John Berger
[Writer and critic, b. 1926, London, d. 2017, Paris.]

 What served in the place of the photograph, before the camera’s invention? The expected answer is the engraving, the drawing, the painting. The more revealing answer might be: memory. 

Vicki Goldberg
[Critic and writer, St. Louis, Missouri, lives in New York.]

 When photography was invented, people had to make room in their minds for the idea that the dead would always be visible. 

Daido Moriyama
[Photographer, b. 1938, Ikeda-cho, Osaka, Japan, lives in Tokyo.]

 Most of what I want simply slips away like water flowing through a net, and always what remains are only vague, elusive fragments of images… that sink into countless strata in my mind. 

Olivia Parker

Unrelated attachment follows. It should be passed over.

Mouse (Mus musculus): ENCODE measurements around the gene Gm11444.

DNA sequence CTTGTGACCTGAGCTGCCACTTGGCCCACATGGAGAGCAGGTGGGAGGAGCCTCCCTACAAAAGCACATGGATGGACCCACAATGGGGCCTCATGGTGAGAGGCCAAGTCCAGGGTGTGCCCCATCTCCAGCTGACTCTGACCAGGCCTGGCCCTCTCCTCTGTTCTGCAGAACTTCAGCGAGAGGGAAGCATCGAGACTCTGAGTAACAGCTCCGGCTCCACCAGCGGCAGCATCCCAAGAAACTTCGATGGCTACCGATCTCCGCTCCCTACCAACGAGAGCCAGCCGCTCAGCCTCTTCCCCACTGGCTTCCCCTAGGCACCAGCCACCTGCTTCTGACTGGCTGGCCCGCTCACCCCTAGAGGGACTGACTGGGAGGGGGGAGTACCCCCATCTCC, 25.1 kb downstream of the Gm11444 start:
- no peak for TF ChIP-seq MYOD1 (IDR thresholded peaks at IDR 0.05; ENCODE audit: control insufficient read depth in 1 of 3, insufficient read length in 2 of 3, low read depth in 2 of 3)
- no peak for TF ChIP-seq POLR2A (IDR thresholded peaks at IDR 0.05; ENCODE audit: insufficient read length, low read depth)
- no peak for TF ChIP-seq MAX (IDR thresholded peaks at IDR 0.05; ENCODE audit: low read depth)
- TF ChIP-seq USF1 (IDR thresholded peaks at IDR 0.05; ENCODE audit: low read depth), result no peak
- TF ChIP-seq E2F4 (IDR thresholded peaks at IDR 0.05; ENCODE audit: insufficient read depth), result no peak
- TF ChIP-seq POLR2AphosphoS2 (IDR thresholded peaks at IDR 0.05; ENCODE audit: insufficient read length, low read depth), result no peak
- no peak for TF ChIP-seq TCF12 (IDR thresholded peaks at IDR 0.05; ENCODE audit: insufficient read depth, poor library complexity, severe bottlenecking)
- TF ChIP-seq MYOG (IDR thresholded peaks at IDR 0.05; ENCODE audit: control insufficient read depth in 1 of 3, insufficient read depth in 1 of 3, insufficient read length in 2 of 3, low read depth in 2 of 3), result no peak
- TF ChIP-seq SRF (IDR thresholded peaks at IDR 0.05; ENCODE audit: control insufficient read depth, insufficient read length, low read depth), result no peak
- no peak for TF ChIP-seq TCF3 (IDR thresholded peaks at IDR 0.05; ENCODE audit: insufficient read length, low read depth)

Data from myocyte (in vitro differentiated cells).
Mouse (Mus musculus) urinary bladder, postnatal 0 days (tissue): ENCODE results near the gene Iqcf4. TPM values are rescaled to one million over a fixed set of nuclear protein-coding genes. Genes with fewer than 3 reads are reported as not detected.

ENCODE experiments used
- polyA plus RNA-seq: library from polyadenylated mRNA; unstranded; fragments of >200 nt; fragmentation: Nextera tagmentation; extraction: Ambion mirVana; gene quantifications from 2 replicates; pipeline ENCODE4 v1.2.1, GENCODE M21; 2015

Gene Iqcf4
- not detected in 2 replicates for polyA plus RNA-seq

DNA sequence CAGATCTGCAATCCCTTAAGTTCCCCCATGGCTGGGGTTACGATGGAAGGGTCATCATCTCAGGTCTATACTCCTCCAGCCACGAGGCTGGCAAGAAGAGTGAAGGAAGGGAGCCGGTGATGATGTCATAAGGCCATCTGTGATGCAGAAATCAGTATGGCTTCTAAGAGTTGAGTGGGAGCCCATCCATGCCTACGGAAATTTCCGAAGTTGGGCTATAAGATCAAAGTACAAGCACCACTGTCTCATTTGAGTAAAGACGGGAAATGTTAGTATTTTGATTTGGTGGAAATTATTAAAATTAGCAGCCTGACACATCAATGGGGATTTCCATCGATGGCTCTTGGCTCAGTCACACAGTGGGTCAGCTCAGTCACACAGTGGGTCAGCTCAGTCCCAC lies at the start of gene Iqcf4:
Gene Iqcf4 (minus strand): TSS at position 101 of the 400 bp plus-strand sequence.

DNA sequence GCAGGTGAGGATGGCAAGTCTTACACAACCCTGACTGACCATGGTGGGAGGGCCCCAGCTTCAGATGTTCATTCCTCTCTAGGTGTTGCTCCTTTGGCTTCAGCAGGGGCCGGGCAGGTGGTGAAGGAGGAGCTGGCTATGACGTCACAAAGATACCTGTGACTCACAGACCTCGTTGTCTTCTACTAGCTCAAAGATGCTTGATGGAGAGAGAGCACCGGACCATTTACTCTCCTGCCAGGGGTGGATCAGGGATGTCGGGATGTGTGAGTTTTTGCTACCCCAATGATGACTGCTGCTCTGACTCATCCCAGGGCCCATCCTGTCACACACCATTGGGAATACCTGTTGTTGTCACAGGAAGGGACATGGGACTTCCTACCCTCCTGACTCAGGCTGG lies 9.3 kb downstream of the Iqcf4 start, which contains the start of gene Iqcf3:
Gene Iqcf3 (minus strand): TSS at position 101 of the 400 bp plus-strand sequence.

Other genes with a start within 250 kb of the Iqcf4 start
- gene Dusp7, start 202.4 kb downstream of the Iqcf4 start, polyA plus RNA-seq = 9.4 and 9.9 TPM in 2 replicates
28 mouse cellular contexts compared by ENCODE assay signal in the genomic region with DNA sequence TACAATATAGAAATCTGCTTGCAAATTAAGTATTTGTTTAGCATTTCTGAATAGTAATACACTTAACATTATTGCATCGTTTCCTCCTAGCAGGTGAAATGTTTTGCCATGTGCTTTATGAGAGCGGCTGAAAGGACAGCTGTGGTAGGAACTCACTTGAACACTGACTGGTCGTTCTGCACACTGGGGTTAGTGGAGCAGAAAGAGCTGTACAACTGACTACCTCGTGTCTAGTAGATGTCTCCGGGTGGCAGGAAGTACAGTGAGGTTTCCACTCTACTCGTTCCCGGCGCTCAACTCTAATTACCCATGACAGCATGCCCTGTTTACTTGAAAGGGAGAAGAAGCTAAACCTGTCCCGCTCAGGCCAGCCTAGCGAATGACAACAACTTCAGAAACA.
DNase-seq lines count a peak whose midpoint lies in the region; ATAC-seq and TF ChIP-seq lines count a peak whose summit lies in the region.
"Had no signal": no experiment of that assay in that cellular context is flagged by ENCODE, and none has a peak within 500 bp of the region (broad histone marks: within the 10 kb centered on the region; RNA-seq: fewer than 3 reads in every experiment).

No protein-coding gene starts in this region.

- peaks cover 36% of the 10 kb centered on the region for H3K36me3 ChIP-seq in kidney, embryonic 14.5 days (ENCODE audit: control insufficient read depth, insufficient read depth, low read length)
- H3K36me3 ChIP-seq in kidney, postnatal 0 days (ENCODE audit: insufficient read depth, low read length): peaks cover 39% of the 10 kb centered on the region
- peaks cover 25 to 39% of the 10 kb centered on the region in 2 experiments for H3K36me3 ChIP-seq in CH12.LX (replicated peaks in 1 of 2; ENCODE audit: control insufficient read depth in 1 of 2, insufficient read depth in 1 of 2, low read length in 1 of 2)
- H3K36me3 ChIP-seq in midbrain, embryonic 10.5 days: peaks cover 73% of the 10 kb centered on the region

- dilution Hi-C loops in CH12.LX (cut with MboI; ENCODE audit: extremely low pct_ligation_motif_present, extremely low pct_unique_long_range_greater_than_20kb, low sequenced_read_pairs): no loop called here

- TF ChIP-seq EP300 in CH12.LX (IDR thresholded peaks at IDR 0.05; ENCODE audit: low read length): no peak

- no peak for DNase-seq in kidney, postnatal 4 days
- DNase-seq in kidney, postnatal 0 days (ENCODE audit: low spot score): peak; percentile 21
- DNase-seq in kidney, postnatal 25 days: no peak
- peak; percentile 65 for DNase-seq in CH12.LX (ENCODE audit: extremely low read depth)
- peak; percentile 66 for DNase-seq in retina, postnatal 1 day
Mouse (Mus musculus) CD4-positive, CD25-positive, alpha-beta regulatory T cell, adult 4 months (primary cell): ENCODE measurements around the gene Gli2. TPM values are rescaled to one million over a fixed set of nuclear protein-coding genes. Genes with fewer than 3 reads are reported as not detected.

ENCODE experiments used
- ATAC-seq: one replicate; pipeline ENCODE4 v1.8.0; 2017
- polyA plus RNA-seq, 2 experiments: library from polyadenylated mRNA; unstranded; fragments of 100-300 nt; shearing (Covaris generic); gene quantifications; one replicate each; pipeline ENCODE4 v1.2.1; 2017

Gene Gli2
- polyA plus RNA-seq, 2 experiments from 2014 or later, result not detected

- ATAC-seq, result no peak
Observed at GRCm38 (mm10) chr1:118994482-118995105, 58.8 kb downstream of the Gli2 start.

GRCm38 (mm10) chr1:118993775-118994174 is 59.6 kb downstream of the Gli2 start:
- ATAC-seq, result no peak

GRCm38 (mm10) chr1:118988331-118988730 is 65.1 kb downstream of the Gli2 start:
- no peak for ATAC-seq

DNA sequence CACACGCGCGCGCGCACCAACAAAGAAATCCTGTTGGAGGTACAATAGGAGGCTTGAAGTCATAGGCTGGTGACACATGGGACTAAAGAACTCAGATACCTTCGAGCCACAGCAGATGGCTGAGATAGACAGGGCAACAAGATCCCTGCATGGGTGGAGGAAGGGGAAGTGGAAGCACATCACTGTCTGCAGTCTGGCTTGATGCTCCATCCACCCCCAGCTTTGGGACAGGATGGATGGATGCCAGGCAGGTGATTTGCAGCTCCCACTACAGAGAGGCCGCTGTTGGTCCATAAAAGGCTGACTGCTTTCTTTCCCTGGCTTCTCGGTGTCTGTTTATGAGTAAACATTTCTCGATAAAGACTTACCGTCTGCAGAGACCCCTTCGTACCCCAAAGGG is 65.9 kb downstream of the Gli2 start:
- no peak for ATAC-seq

[Photographer, b. 1941, Boston, Massachusetts, lives in Manchester, Massachusetts.]

 Do photographs interfere with memory? Do we count on the image on the paper to be memory and leave the shifting shimmering vision in our minds behind? 

Ishiuchi Miyako
[Photographer, b. 1947, Gunma Prefecture, Japan, lives in Tokyo.]

 I cannot stop [taking photographs of scars] because they are so much like a photograph… They are visible events, recorded in the past. Both the scars and the photographs are the manifestation of sorrow for the many things which cannot be retrieved... 

Franz Kafka
[Writer, b. 1883, Prague, d. 1924, Prague.]

 We photograph things in order to drive them out of our minds. 

Susan Sontag
[Writer, theorist, and critic, b. 1933, New York, d. 2004, New York.]

 All photographs aspire to the condition of being memorable—that is, unforgettable. 

Roland Barthes
[Writer, critic, and theorist, b. 1915, Cherbourg, d. 1980, Paris.]

 Not only is the Photograph never, in essence, a memory... but it actually blocks memory, quickly becomes a counter-memory. 
quotes 1-8 of 192
page 1 of 24 next page last page
display quotes